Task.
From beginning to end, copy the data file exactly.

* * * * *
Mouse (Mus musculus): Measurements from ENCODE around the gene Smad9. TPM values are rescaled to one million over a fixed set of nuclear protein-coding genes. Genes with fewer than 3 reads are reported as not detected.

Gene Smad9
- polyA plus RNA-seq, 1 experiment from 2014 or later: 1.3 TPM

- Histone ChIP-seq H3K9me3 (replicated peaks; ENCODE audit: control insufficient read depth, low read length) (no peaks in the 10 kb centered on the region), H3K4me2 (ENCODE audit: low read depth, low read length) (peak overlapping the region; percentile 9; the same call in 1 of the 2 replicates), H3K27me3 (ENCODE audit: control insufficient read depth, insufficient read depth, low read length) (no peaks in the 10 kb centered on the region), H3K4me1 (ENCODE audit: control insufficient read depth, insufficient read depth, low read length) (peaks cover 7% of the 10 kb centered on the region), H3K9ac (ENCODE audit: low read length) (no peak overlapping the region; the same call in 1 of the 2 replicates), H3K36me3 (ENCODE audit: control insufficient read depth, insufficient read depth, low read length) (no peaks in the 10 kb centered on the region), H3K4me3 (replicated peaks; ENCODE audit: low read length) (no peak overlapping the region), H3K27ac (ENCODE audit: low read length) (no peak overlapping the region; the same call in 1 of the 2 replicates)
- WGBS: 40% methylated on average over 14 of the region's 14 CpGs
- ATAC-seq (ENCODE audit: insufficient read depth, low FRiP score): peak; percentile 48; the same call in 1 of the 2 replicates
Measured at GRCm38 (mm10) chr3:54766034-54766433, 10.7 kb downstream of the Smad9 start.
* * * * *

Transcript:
Mouse (Mus musculus): Measurements from ENCODE around the gene Smad9. TPM values are rescaled to one million over a fixed set of nuclear protein-coding genes. Genes with fewer than 3 reads are reported as not detected.

Gene Smad9
- polyA plus RNA-seq, 1 experiment from 2014 or later: 1.3 TPM

- Histone ChIP-seq H3K9me3 (replicated peaks; ENCODE audit: control insufficient read depth, low read length) (no peaks in the 10 kb centered on the region), H3K4me2 (ENCODE audit: low read depth, low read length) (peak overlapping the region; percentile 9; the same call in 1 of the 2 replicates), H3K27me3 (ENCODE audit: control insufficient read depth, insufficient read depth, low read length) (no peaks in the 10 kb centered on the region), H3K4me1 (ENCODE audit: control insufficient read depth, insufficient read depth, low read length) (peaks cover 7% of the 10 kb centered on the region), H3K9ac (ENCODE audit: low read length) (no peak overlapping the region; the same call in 1 of the 2 replicates), H3K36me3 (ENCODE audit: control insufficient read depth, insufficient read depth, low read length) (no peaks in the 10 kb centered on the region), H3K4me3 (replicated peaks; ENCODE audit: low read length) (no peak overlapping the region), H3K27ac (ENCODE audit: low read length) (no peak overlapping the region; the same call in 1 of the 2 replicates)
- WGBS: 40% methylated on average over 14 of the region's 14 CpGs
- ATAC-seq (ENCODE audit: insufficient read depth, low FRiP score): peak; percentile 48; the same call in 1 of the 2 replicates
Measured at GRCm38 (mm10) chr3:54766034-54766433, 10.7 kb downstream of the Smad9 start.